Mind-altering medication should be a last resort. Far too many educators, doctors, and parents rush to give their kids medication for these so-called disorders, thinking they are doing good, when in fact what they are doing is stamping out the life of young boys, and trying to force them to fit into a sedentary classroom experience they simply aren’t built for.

These are powerful drugs, which sometimes come with serious side effects such as addiction and anxiety. They are used far too indiscriminately. It’s almost like we are using drugs to domesticate and feminize boys.

Young girls, on average, are better able to sit still and converse quietly for long periods of time. Primary education in America is tailor-made to fit young girls’ natural proclivities. Good for them. But let’s not try to fit all boys into that same box. Instead, why not look for ways to change the classroom experience in order to better accommodate boys’ style of learning and boys’ need for frequent physical activity?

Bottom Line: Doctors and parents need to stop medicating the life out of healthy and active young boys.

Nathan Harden is editor of The College Fix and author of the book, SEX & GOD AT YALE: porn, political correctness, and a good education gone bad.

Like The College Fix on Facebook. / Follow Nathan on Twitter @NathanHarden

(Image by Werner100359 / Wikimedia Commons)

Inside Higher Ed reports on new research that seeks to explain why women, on average, are outperforming men academically:

The facts of women being more likely than men to go to college, perform better academically, and major in fields other than science, technology, engineering and mathematics are mostly attributable to factors affecting students before – in some cases, long before – they enter the halls of academe. But that doesn’t mean colleges can’t do anything to mitigate the consequences.

Those are the conclusions of the authors of a new book, The Rise of Women (Russell Sage Foundation), about how and why female students continue to outpace their male counterparts in education (yet still can’t seem to earn a comparable paycheck).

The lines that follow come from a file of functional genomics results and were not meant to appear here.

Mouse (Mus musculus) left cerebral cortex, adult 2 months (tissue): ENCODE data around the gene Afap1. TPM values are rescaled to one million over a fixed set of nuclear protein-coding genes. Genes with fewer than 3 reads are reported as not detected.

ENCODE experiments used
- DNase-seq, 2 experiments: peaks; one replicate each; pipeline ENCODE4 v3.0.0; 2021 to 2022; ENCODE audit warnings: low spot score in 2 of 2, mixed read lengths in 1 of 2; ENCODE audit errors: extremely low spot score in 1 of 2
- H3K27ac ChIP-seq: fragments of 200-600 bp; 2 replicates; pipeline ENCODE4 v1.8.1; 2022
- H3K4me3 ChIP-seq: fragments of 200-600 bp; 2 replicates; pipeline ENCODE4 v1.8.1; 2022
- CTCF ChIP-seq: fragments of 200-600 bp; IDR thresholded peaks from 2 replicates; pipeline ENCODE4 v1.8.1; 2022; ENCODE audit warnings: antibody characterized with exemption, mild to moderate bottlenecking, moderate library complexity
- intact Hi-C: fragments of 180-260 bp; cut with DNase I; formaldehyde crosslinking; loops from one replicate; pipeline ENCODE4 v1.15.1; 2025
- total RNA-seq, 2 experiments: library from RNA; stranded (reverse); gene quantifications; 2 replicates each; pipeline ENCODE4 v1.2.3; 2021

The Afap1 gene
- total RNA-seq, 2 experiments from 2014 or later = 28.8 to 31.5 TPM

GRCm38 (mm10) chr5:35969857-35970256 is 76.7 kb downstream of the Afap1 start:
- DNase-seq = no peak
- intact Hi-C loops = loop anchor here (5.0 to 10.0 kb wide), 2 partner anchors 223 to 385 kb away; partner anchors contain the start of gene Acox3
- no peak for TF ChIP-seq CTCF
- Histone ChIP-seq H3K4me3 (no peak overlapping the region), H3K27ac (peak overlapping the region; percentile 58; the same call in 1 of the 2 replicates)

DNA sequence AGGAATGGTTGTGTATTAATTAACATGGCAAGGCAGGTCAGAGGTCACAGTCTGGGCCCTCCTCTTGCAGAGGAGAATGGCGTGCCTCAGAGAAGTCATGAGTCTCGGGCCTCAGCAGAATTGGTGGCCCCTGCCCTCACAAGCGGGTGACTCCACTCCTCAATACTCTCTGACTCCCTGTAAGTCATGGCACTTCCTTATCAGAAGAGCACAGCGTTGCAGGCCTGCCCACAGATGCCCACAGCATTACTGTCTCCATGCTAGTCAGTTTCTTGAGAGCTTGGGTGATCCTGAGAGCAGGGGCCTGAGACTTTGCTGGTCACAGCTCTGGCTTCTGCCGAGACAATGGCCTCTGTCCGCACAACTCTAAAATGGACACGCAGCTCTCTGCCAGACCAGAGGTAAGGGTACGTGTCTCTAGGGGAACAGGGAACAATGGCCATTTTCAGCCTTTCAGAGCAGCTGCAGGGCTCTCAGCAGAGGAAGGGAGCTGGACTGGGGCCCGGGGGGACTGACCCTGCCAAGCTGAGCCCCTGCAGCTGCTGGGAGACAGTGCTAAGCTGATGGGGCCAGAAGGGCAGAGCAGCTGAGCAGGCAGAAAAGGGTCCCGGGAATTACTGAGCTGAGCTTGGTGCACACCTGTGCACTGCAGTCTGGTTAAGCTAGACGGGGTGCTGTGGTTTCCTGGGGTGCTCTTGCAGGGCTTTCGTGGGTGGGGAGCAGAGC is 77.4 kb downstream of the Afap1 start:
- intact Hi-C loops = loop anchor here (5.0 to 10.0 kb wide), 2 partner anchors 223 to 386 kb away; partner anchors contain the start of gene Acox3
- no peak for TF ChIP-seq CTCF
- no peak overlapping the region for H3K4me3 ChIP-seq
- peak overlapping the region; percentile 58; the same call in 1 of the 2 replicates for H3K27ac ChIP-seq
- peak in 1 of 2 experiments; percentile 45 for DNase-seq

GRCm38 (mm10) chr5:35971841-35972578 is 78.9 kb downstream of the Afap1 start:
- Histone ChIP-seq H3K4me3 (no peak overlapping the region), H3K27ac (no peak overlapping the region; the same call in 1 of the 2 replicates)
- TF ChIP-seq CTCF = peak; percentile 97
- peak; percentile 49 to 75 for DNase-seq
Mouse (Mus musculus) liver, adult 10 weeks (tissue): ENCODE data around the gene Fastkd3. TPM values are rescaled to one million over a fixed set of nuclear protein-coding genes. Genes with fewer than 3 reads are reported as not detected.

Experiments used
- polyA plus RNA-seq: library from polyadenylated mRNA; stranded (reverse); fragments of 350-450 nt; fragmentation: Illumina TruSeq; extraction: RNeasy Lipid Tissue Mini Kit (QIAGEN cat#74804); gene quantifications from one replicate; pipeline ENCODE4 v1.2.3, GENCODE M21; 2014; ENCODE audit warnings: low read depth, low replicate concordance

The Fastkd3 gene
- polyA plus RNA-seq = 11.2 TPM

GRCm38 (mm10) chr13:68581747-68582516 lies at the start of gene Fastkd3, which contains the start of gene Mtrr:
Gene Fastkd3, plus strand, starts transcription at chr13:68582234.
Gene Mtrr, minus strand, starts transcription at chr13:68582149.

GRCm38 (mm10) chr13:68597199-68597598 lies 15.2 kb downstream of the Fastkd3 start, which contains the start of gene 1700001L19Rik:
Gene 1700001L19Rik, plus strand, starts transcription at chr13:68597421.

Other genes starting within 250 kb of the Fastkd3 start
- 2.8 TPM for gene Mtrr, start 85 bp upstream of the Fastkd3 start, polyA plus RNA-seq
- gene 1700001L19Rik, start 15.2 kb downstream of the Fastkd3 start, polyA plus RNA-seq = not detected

“We’ve seen astonishing change over a very short historical period,” Thomas DiPrete, the book’s co-author and a sociology professor at Columbia University, said on a call with reporters Wednesday.

Starting with the people born around 1950, the rate of men’s bachelor’s degree completion stopped growing, and it stayed stagnant for years. In 1970, 20 percent of men and 14 percent of women finished college. By 2010, women’s graduation rates had “skyrocketed” to 36 percent, DiPrete said, while the rate among men grew only seven points, to 27 percent.

Today, women outpace men in college enrollment by a ratio of 1.4 to 1.

Beginning as early as kindergarten, the authors explained, girls have better average social and behavioral skills than boys, and that relates to girls’ higher average grades at each stage of school and why girls are more likely to earn a degree.

“The grade gap isn’t about ability,” said Claudia Buchmann, co-author and sociology professor at Ohio State University, “it’s really more about effort and engagement in school…”

“We really need schools that set high expectations, that treat students as individuals – not just as gendered groups – and also motivate students to invest in their education so that they can reach the big returns of a college degree that exist in today’s labor market,” Buchmann said.

Read the full story here.